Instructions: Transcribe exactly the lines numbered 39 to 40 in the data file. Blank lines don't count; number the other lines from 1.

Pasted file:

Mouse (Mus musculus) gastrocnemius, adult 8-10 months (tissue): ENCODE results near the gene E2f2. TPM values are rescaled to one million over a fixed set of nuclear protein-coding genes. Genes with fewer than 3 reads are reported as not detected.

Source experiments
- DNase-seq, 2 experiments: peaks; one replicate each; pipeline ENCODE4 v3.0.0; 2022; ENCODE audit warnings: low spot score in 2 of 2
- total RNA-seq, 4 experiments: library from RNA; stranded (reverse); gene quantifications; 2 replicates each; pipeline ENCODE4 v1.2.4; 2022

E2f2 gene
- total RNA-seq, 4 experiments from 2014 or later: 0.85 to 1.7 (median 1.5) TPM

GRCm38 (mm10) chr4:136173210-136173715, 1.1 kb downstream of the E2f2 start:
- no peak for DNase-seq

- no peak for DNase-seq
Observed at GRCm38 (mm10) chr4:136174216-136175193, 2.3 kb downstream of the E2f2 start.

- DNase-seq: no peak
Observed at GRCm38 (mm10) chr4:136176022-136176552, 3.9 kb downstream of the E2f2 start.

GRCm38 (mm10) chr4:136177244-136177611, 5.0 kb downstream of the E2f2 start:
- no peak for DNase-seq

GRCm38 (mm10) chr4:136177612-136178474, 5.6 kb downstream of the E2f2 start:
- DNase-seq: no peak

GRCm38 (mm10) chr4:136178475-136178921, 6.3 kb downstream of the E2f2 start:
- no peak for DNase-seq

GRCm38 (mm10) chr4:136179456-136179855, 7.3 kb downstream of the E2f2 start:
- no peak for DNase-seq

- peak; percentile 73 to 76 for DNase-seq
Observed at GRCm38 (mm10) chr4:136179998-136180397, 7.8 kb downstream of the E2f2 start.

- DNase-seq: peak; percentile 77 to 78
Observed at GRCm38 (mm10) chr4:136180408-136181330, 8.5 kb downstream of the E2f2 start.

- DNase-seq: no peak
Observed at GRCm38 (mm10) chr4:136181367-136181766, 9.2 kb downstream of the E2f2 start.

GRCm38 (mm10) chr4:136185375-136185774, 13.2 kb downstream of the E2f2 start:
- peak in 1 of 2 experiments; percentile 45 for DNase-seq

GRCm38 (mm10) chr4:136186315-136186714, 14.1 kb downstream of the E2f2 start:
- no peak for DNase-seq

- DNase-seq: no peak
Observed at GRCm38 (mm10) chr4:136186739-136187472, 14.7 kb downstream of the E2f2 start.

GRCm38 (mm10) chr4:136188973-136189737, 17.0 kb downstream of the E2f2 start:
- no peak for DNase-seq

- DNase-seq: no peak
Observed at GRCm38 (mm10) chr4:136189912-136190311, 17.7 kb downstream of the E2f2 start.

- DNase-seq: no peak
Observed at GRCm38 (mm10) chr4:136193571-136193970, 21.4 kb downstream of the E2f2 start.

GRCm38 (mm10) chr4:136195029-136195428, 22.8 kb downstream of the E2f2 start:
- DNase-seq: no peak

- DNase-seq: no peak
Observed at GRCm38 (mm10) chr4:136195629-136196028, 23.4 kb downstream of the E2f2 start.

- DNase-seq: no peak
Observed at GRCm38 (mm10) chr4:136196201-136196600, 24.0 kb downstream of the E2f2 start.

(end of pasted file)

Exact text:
GRCm38 (mm10) chr4:136195029-136195428, 22.8 kb downstream of the E2f2 start:
- DNase-seq: no peak